Oil claws back some losses after 6% plunge, but outlook still weak

Oil claws back some losses after 6% plunge, but outlook still weak

West Texas Intermediate (WTI) for January delivery sank US$3.77 to settle at US$53.43 a barrel on the New York Mercantile Exchange, down 6.6 per cent.

Oil prices are around a quarter below their recent peaks in early October, weighed down by surging supply, especially from the United States, as well as a slowdown in global trade.

So far in the session, more than 836 000 front-month WTI contracts had changed hands, exceeding the daily average over the last 10 months.

Brent crude futures fell $4.50, or 6.7 percent, to $62.29 a barrel. The worldwide benchmark fell as much as 5.1 percent to $63.36, the lowest since early March. PetroChina's shares, for example, have only declined 14% since Brent crude topped out on October 3.

"For the time being it's more about risk".

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"When the stock market comes off 8%-9%, it tends to conjure up images of a weak global economy and that feeds into expectations of weaker than expected oil demand", says Jim Ritterbusch of Ritterbusch and Associates.

Analysts and traders say the oil market rout has deepened due to momentum trading and investors dumping crude futures to buy natural gas contracts.

While Saudi Arabia's Energy Minister Khalid al-Falih says that based on the OPEC+ group technical analysis, "there will need to be a reduction of supply from October levels approaching a million barrels", reports emerged last week that Russian Federation would rather stay out of any fresh oil production cuts led by the Saudis.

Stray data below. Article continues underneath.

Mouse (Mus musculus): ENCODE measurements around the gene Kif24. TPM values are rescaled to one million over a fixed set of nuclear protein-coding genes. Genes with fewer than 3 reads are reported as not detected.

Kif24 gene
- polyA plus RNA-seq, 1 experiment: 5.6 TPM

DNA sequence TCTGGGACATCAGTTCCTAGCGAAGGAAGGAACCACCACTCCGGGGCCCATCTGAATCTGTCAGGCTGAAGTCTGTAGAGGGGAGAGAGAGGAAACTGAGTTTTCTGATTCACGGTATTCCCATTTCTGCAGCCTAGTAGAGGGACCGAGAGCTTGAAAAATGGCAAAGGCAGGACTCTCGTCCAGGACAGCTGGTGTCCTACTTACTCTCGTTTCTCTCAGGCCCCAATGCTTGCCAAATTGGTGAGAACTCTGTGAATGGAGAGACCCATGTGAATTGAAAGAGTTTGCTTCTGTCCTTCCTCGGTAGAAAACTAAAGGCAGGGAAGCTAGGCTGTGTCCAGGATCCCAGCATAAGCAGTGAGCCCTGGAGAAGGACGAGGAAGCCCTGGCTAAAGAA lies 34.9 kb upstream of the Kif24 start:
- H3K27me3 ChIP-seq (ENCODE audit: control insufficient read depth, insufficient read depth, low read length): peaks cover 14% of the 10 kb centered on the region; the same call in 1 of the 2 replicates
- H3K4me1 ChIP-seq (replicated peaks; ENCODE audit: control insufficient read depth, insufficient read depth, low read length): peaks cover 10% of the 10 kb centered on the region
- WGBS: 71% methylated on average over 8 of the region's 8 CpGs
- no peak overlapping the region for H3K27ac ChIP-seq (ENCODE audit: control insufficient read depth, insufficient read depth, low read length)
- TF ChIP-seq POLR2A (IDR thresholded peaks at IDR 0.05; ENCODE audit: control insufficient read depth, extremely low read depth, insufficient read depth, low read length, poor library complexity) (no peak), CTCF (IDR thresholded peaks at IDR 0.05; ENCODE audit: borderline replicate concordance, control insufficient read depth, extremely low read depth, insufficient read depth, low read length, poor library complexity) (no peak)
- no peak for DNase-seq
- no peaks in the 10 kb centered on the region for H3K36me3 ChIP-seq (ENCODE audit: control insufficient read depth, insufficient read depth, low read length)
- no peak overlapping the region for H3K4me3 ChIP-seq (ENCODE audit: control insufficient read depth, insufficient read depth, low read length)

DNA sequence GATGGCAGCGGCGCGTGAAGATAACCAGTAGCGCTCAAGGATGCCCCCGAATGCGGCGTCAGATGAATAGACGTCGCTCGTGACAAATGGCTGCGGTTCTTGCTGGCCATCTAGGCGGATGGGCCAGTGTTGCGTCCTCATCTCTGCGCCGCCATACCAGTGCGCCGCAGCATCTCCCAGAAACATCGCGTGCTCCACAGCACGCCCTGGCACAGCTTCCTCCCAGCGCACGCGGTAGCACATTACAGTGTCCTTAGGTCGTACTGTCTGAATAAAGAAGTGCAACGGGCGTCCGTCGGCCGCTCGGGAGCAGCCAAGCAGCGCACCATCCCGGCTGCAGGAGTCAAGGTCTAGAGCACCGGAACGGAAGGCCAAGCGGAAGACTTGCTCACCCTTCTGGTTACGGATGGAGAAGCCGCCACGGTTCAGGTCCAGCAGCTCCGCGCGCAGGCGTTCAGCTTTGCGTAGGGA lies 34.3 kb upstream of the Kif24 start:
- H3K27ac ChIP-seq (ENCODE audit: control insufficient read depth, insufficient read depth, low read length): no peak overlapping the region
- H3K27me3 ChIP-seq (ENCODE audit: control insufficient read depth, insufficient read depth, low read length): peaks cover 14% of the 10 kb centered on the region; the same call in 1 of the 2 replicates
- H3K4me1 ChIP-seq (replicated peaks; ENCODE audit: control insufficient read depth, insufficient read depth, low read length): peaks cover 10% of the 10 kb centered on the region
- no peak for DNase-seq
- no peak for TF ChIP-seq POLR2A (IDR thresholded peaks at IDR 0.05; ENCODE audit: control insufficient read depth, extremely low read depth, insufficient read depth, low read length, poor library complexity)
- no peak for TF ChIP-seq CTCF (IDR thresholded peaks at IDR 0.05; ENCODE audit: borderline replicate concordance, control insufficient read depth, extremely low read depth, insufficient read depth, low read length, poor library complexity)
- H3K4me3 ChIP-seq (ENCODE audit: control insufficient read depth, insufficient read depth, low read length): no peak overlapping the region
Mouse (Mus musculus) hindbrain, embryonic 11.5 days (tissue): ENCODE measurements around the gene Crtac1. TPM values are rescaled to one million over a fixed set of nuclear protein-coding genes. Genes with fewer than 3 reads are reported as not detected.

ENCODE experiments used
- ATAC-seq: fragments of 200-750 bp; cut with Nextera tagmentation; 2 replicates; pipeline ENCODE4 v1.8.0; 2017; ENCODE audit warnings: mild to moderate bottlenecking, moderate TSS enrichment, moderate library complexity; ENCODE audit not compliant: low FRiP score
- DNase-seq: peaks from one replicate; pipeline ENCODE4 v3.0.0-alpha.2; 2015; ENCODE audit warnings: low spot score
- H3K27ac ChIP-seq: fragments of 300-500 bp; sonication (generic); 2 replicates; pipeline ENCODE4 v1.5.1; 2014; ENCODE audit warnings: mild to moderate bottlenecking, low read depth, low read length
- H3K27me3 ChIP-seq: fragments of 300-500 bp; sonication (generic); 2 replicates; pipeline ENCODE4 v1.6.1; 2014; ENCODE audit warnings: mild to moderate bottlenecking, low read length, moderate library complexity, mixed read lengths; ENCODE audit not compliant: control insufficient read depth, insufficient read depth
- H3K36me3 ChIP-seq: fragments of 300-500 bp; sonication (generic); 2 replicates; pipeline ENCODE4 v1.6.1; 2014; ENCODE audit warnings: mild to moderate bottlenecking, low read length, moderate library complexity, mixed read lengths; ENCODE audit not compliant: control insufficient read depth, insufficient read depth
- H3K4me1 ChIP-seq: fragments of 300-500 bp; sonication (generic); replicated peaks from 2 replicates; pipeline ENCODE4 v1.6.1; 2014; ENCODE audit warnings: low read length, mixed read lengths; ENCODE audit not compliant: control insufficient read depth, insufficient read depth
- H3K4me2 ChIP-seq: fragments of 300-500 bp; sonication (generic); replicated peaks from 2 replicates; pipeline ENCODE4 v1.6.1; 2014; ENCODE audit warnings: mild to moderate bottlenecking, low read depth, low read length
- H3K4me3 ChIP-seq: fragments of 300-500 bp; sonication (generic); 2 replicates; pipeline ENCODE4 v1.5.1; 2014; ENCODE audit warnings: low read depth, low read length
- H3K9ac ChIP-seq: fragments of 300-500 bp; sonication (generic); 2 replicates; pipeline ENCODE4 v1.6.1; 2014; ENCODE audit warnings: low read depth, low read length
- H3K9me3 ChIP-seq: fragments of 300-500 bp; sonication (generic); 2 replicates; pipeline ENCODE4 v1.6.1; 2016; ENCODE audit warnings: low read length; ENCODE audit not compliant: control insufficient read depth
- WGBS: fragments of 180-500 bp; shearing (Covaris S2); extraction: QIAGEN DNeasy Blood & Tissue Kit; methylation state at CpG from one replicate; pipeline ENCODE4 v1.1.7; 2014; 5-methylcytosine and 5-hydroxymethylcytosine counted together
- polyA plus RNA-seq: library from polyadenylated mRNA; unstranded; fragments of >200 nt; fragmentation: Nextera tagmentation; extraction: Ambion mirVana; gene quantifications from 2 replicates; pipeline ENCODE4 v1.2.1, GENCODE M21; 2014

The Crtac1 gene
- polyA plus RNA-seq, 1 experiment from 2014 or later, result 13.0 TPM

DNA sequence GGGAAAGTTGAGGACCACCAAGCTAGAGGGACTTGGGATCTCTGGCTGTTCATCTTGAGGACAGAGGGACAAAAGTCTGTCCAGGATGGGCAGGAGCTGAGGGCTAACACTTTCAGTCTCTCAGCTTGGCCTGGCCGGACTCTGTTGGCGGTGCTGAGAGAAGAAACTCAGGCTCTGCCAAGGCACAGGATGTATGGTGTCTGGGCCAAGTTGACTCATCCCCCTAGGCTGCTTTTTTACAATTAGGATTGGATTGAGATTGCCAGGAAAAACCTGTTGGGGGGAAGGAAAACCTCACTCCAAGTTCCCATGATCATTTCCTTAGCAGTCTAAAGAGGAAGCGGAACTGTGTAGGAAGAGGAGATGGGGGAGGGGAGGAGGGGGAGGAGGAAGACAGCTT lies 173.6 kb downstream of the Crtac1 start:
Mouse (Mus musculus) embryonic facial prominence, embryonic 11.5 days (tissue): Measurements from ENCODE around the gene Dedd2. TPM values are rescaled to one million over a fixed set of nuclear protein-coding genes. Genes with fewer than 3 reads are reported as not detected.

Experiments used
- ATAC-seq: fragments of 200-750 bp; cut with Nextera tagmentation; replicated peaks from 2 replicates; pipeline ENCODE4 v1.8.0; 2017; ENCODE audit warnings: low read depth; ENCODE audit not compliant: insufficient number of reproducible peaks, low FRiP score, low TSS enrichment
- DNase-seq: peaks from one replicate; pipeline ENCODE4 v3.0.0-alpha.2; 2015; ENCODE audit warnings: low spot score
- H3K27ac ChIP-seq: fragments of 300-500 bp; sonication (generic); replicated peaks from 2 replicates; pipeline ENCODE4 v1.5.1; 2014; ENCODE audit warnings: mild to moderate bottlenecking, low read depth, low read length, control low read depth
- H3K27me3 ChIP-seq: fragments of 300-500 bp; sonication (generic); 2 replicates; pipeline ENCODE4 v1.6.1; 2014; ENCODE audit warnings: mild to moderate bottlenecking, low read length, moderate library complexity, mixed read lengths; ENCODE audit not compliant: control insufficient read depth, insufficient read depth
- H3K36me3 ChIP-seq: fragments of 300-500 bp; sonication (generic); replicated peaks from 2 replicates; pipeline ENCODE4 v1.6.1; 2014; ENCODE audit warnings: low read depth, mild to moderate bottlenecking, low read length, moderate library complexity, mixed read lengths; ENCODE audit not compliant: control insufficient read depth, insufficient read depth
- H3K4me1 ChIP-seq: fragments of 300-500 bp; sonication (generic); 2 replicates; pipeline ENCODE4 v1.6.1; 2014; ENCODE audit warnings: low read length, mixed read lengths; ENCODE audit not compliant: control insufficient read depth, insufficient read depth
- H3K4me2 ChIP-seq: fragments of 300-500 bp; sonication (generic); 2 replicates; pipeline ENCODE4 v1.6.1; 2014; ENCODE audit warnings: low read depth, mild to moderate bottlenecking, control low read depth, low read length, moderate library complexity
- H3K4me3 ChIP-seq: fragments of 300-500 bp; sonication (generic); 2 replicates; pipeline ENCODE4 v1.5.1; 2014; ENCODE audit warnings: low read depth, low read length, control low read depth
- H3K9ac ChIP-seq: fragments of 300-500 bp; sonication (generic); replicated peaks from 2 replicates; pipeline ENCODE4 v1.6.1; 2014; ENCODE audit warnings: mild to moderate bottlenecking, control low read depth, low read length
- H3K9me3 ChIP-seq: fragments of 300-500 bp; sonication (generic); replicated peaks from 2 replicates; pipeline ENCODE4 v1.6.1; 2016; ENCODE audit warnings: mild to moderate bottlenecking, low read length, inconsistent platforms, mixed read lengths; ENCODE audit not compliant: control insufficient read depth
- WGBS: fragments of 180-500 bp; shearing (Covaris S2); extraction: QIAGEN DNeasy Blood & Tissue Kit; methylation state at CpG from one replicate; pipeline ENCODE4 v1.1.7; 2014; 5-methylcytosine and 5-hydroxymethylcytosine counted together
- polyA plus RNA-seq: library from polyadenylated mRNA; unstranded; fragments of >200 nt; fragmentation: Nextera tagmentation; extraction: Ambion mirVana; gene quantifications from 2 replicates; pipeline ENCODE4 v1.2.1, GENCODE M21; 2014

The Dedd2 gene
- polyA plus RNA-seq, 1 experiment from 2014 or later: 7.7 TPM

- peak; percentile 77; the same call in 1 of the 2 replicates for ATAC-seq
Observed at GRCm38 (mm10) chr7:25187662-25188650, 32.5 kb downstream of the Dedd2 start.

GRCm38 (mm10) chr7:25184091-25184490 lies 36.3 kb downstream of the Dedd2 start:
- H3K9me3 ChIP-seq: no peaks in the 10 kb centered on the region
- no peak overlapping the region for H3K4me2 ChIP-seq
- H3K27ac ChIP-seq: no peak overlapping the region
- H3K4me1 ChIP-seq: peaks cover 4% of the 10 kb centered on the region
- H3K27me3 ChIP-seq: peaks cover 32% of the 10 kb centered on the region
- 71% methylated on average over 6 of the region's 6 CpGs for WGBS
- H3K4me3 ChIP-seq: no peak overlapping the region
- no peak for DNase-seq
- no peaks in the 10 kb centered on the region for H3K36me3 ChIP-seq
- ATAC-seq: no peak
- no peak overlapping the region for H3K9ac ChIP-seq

The CIA has reportedly concluded that Saudi Crown Prince Mohammed bin Salman ordered Khashoggi's killing, but Trump cast doubt on that assessment on Tuesday, saying "maybe he did and maybe he didn't!"

"Investors are becoming increasingly concerned that any potential production cuts by OPEC will be insufficient to cover the surplus in the market", ANZ bank said on Wednesday.

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Weekly exchange data shows money managers hold a combined net long position equivalent to around 364 million barrels of US and Brent crude futures and options, down from over 800 million barrels two months ago.

With the U.S. -China trade dispute threatening to hurt global economic growth, demand for crude oil is expected to drop significantly in the near term.

US crude stockpiles have grown for eight straight weeks, and data last week showed inventories swelled by the most in more than a year.

U.S. crude oil production has jumped by nearly a quarter this year, to a record 11.7 million bpd largely because of a surge in shale output.

With output surging and the demand outlook deteriorating, the Organization of the Petroleum Exporting Countries (OPEC) is pushing for a supply cut of between 1 million and 1.4 million bpd to prevent a repeat of the 2014 glut.

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